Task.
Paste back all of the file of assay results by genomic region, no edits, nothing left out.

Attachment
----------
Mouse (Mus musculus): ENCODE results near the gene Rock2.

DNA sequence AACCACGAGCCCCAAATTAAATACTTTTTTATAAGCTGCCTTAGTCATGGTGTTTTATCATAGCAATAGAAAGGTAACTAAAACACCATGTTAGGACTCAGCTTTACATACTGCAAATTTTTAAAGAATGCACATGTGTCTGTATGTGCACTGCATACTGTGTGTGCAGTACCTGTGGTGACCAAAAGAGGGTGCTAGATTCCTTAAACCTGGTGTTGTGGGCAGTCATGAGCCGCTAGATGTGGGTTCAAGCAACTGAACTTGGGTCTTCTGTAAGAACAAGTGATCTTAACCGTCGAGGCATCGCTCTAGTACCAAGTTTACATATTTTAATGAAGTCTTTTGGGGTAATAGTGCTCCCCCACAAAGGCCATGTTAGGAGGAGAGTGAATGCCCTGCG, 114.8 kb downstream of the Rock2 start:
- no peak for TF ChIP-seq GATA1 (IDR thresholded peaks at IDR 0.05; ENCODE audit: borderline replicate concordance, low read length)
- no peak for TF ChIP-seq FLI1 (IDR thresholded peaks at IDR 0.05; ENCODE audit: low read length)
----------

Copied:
Mouse (Mus musculus): ENCODE results near the gene Rock2.

DNA sequence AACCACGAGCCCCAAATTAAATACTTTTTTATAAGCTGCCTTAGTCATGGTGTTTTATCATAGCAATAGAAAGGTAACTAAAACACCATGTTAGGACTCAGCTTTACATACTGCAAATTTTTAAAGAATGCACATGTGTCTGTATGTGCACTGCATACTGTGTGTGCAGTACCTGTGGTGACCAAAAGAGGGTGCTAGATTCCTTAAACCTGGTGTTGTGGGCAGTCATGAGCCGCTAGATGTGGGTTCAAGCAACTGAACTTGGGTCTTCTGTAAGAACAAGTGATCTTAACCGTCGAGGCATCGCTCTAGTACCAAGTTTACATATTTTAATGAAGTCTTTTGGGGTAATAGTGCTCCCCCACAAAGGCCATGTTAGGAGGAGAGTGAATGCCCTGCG, 114.8 kb downstream of the Rock2 start:
- no peak for TF ChIP-seq GATA1 (IDR thresholded peaks at IDR 0.05; ENCODE audit: borderline replicate concordance, low read length)
- no peak for TF ChIP-seq FLI1 (IDR thresholded peaks at IDR 0.05; ENCODE audit: low read length)